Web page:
Liesel & Po is a delightful fantasy that is both profound and fun.

Release date: October 4

Hypocritical Sci-Fi

I have a confession to make. I’m a hypocrite. When I read young adult books, especially dystopian science fiction, I get annoyed by the didactic nature that is so prevalent among them. In Uglies, readers are hammered by the implications of beauty and freedom. Rash charges its audience to embrace a little danger because too much safety can be, well ridiculous. Feed presents the dangers of the internet age. And on and on it goes. Most of these books focus on a single issue, a single question they want to be answered and then drill that point home, to the point of redundancy.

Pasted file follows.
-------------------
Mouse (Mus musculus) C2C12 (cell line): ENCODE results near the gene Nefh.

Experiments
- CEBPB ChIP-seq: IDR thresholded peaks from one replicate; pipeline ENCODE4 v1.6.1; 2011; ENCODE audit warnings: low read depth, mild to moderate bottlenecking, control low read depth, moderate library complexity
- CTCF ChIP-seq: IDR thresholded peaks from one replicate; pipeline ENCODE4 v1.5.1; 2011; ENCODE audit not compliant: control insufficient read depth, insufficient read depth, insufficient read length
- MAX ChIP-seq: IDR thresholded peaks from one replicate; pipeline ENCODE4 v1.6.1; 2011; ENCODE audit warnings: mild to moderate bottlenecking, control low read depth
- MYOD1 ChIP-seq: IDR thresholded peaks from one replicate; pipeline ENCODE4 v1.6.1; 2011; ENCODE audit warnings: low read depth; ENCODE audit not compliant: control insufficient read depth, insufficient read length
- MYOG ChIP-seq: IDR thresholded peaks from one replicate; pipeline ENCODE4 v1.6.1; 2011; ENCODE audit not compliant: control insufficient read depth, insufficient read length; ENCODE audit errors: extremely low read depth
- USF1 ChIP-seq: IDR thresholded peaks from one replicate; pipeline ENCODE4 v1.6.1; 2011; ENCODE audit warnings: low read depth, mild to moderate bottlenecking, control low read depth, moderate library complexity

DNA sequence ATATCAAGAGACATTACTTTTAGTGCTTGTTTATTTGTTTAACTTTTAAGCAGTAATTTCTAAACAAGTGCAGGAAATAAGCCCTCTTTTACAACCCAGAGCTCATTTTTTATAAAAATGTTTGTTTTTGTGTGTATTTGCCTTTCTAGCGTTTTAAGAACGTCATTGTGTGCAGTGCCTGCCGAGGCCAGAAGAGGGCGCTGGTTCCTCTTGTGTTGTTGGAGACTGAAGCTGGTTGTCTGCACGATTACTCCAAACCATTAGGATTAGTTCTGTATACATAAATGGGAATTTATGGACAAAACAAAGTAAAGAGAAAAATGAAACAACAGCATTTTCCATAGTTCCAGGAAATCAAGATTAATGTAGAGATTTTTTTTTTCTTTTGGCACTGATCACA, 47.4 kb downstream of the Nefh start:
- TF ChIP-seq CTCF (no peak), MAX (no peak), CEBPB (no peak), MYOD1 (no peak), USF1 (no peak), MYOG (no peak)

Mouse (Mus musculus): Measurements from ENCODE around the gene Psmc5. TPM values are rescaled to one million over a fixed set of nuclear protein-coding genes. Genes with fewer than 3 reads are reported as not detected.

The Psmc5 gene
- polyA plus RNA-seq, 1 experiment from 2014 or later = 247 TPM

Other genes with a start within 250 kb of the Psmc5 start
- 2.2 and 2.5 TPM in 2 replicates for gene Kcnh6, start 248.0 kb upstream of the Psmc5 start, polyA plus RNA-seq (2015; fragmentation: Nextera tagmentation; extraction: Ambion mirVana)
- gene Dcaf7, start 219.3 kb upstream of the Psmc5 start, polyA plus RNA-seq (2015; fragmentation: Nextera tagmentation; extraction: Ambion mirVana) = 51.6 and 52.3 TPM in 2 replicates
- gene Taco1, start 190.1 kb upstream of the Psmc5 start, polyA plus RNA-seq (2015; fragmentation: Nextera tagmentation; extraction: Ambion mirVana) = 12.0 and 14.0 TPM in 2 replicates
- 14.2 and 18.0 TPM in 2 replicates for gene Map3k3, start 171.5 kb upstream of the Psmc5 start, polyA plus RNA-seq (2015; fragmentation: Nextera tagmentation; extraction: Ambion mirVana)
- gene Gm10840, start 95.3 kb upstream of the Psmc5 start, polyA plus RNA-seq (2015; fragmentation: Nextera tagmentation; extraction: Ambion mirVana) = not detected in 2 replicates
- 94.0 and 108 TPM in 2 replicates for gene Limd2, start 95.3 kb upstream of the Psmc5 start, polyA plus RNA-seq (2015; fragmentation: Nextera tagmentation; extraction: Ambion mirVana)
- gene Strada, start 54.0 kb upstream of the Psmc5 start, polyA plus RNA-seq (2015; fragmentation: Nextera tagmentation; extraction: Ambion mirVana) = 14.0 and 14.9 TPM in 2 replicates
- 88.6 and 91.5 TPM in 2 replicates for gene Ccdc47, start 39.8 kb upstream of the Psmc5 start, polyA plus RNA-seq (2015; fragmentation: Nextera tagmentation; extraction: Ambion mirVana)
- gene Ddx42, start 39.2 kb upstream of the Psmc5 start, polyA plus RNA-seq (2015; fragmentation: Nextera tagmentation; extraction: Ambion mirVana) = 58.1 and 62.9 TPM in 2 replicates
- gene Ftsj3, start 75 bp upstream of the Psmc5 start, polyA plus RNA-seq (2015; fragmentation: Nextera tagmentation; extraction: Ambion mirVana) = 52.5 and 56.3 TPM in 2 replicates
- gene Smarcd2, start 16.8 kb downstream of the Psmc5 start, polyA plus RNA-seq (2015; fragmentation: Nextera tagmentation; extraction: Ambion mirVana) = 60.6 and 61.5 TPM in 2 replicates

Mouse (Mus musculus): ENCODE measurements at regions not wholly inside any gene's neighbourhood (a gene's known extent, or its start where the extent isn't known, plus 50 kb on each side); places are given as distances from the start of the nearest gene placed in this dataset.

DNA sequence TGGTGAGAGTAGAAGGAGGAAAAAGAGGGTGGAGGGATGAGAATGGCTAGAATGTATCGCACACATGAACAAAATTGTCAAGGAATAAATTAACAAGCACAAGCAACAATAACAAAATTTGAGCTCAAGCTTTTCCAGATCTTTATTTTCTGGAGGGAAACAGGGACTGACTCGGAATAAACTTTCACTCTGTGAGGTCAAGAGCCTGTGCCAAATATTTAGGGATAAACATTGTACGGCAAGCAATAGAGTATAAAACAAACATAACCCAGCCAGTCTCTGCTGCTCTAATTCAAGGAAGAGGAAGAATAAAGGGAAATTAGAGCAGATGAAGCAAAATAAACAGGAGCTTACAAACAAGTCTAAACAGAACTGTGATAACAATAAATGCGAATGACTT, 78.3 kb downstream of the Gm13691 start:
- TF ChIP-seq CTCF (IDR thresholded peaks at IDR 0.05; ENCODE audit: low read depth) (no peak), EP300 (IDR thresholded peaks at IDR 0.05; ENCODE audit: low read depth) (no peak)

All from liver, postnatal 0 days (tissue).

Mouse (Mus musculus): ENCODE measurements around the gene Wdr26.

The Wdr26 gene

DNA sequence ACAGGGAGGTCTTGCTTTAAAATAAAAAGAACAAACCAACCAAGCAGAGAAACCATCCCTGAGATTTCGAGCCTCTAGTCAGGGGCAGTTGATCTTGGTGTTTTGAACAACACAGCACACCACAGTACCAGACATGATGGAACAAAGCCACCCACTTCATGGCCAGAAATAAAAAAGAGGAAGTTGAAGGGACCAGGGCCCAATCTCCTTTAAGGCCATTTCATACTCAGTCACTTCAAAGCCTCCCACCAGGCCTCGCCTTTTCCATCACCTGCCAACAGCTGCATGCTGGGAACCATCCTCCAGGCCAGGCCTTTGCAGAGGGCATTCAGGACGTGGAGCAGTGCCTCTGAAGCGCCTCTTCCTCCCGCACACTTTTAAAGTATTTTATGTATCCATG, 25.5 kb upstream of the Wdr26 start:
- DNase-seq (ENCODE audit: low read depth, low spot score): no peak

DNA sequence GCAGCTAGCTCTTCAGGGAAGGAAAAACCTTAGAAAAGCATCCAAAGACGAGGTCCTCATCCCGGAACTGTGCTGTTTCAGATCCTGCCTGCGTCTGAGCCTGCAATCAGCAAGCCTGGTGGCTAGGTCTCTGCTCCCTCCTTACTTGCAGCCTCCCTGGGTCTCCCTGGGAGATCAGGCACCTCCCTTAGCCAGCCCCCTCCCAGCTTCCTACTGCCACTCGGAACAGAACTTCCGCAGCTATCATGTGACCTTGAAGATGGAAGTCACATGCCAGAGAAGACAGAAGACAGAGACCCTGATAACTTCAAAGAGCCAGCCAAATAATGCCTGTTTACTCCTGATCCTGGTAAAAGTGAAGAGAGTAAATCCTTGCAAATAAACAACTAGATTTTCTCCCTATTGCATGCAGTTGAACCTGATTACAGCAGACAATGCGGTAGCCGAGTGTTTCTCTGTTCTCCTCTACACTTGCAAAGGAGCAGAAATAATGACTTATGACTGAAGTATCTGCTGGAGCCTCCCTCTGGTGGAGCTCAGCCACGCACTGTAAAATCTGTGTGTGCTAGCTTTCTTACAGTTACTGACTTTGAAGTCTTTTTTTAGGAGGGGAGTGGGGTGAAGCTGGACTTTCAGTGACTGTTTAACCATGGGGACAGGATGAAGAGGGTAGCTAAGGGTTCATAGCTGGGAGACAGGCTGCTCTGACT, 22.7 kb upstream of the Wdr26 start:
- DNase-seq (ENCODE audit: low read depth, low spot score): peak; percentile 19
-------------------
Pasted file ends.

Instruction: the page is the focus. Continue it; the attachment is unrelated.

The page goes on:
That said, one of my favorite aspects about science fiction is the fact that it is always asking questions and trying to answer them. Now, here comes the real hypocritical part. I don’t mind when adult books do it.

I recently finished reading Dune for the seventh or eighth time and I was struck again by how preachy it really is. For example:

The Missionaria Protectiva – The Bene Gesserit created a missionary system in which they sent women to every planet in the known universe to spread myths and religion to the people. These myths would serve to protect the Bene Gesserit generations later since they planted prophecies that were often so convoluted the women could use them to their advantage.